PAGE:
“It’s called the Gay Rodeo, but obviously it is not limited to gay people. It’s all-welcoming. That is the key.”
– Phil, competitor

The American West is home to many countercultures, and gay rodeo is one of them. It contradicts the prevailing idea of the cowboy, which typically does not include diverse roles or sexual identities. Born out of discrimination it has become the chosen family for many who do not feel at home in regular rodeos or whose families still do not accept their sexual identities. The carnivalistic drag culture is an essential part of it, and everyone is allowed to take part in any sport regardless of their gender.

I wanted to know more about this rodeo circuit and these people – “the rodeo family,” as I soon learned. Everyone had a story to tell and many shared theirs with me. I have been roaming the rodeo grounds for eight years, from 2011 to 2019, in and around the International Gay Rodeo Association’s Finals Rodeos in Fort Worth, Texas, and Las Vegas, Nevada, the Arizona Gay Rodeos in Phoenix, Arizona, and the Zia Regional Rodeo in Santa Fe, New Mexico.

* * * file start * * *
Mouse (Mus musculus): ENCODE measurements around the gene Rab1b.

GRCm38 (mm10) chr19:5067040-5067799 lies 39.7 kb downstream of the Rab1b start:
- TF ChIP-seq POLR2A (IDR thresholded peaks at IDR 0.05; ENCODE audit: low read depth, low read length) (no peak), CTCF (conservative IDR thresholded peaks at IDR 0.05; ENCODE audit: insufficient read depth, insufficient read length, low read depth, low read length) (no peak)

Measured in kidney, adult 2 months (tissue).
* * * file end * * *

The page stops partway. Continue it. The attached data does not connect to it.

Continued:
Bio: Karoliina Paatos has spent nearly two decades on personal long-term projects while also covering subjects for leading Finnish publications. Her versatile work spans photography, video, artist’s books, and installations. A graduate of Aalto University’s MA program in Photography in Finland and the University of Arizona’s MFA program in the US, Paatos exhibits frequently in solo and group shows globally. She published her first monograph, “American Cowboy,” with The Angry Bat in 2016, followed by her second photobook, “Heroes,” in 2021. Paatos’ work has garnered numerous awards both in Finland and abroad.